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What I Learned During My Secret Shopping Mission #69

I secret shopped my 69th YMCA in Virginia.

I flew from Denver (epic skiing – read blog mission 68) to Charlotte, NC, rented a car, and drove to a Y in southern VA, for an onsite consulting campaign. I arrived early, so I decided to go and workout before the Y closed.

On the walk to the front desk I passed a “synergy zone” room (love the name) with a multi-function fitness station – perfect for advanced PT – and a suspended track with many members actively escaping the winter weather.

I used my YMCA AWAY privileges for a day pass. I was surprised at the lack of guest data they gathered from me. I signed a guest waiver, but what about getting my email or phone number to use for marketing in the future? I could be a prime candidate for a membership. Maybe I’m moving to the area. No one asked any questions or gathered any information from me.

This was a missed opportunity for a proactive marketing effort, that could be targeted specifically to “warm leads” – people who purchase a day pass, use an AWAY pass, a member guest, parents of a child in Y programs, etc. These are valuable leads and potential future members. Most guests are interested in fitness and paid a high day fee to work out. Every Y should have a database with basic contact information and the ability to easily download and use that data wisely.

I headed downstairs to work out. The first thing I see in the strength training area is weights scattered all over the place. Weight plates leaning up against benches, dumbbells lying unorganized on the floor near the rack. It was a mess. I finished up my workout and looked around at the rest of the Y. The cardio equipment was crammed in a room with the circuit training machines. It looked like a maze of equipment that you had to squeeze through. If you get 10 people in that room it would be chaos. I immediately thought of a few ways they could improve the “flow” of the wellness space. The rest of the Y was laid out well, though, with a beautiful viewing area of the pool and nice changing areas.  

The next morning, I secret shopped the Y and it was the same tour I have heard many times. The tour representative was friendly, but that was about it. They didn’t fill out a tour card, gather any guest data, and gave me a very basic tour. Not one word about what makes them a cause-driven organization. They did however, take time to show me the prices, instead of handing me a sheet and sending me out the door.

Later that morning I had a staff meeting to discuss the upcoming membership drive. After the meeting, I was pleasantly surprised by how many staff members came up to me and wanted to learn our tour mapping process. The people at this Y were very engaged in the membership development discussion. They not only were happy and pleasant to be around, but they were asking pointed questions and taking notes on the new action plan.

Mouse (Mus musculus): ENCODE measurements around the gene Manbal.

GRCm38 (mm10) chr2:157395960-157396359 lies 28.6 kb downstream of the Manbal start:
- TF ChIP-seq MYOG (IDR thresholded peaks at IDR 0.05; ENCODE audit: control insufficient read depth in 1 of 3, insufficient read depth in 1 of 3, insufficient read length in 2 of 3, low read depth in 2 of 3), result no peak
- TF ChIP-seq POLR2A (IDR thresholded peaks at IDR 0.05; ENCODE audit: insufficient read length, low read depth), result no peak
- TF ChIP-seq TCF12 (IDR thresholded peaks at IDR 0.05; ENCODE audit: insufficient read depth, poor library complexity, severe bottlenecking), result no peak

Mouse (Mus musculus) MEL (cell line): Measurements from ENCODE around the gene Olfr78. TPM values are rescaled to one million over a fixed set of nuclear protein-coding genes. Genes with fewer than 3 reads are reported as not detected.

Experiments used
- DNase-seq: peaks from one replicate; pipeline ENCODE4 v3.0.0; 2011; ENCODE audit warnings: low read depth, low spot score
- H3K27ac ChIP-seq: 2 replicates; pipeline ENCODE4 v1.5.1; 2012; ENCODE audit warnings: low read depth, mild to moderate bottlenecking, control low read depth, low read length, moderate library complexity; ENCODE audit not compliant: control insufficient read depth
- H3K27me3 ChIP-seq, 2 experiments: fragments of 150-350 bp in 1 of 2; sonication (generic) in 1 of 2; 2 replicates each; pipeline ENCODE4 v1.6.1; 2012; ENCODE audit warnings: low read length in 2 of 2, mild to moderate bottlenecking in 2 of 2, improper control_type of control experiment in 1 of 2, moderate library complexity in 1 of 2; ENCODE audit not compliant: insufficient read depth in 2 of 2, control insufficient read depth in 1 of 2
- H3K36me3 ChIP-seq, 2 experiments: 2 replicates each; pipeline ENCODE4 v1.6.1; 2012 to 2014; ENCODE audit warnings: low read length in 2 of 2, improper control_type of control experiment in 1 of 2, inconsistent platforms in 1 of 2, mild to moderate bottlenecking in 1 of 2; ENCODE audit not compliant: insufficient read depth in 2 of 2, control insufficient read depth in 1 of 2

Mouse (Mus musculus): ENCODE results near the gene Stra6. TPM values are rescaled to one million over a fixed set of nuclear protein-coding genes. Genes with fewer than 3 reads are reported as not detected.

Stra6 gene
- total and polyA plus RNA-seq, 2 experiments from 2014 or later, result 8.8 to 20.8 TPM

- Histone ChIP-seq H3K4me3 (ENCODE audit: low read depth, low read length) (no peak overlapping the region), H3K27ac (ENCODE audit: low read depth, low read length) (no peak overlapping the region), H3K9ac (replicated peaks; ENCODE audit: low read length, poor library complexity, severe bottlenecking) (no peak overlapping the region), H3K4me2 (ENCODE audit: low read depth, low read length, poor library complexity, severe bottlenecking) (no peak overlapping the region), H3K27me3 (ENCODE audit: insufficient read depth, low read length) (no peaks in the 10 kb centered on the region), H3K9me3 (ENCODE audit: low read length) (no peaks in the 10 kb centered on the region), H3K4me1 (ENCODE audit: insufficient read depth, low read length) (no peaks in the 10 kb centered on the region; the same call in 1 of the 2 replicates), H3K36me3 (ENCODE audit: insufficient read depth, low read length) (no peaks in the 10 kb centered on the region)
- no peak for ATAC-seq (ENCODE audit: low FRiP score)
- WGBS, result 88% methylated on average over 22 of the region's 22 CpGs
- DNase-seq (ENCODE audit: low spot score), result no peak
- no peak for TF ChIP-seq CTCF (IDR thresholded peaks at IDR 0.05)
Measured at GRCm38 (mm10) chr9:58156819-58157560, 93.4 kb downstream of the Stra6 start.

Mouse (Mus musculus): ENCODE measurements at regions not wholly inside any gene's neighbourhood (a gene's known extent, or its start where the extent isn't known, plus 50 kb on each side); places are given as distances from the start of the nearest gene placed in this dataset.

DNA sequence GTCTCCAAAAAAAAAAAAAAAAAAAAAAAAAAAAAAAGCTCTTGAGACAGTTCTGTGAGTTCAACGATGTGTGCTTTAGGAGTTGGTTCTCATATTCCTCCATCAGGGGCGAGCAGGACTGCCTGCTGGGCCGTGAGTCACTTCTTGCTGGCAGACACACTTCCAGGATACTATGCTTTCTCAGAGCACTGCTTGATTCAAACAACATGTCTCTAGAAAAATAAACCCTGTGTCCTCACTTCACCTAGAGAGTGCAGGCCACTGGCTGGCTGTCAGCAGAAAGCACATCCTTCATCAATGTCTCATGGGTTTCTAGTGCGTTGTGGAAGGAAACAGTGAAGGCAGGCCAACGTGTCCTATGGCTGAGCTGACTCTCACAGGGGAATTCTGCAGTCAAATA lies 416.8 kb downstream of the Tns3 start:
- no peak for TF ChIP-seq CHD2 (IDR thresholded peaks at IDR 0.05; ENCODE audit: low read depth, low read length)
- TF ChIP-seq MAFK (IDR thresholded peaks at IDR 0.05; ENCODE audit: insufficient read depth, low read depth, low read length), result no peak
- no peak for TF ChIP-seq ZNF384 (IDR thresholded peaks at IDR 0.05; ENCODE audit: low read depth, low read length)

As I continued to learn about their area, history and specific details of their Y, I found out from several staff members that they didn’t expect to lose hundreds of members to the new Planet Fitness that recently opened. They all expressed their concern for the future of the Y and were motivated to get back on track. I was impressed by the willing and eager attitude everyone showed.   

When you are in a location where there isn’t any real competition, you can get away with not gathering guest data, giving a basic tour, sharing the history, discussing the specific causes the Y cares about, etc. The feeling of security lulls people into a daze of below average thinking in terms of new member development. 

It’s interesting to see how a Y reacts to a goliath like Planet Fitness. Many directors I talk with are in denial and don’t think PF will impact their Y. They feel like it’s “just another gym” that they’ve dealt with many times over the years. What really wakes everyone up and gets people out of their comfort zone is a mass exiting of members who cancel and jump ship for PF. I keep telling directors to be very proactive and not reactive to a new PF opening. You need a plan that will insulate your Y from the impact and hype of a new PF. They are different and will take a bite out of your membership base if you stand by and let them. 


The critique:


  • Friendly staff
  • Offered a tour
  • Presented the prices



  • Gather guest data – its valuable!
  • Get a tour card and use it
  • Share what makes you different during the tour
  • Know the numbers (what the Y donates back to the community annually) and specific programs that impact youth and families
  • Give a quiz to your staff and motivate them to memorize and share important information
  • Be proactive, not reactive, to the ever-changing fitness / wellness landscape 

Stay tuned for more secret shopping missions.


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Saturday, 26 May 2018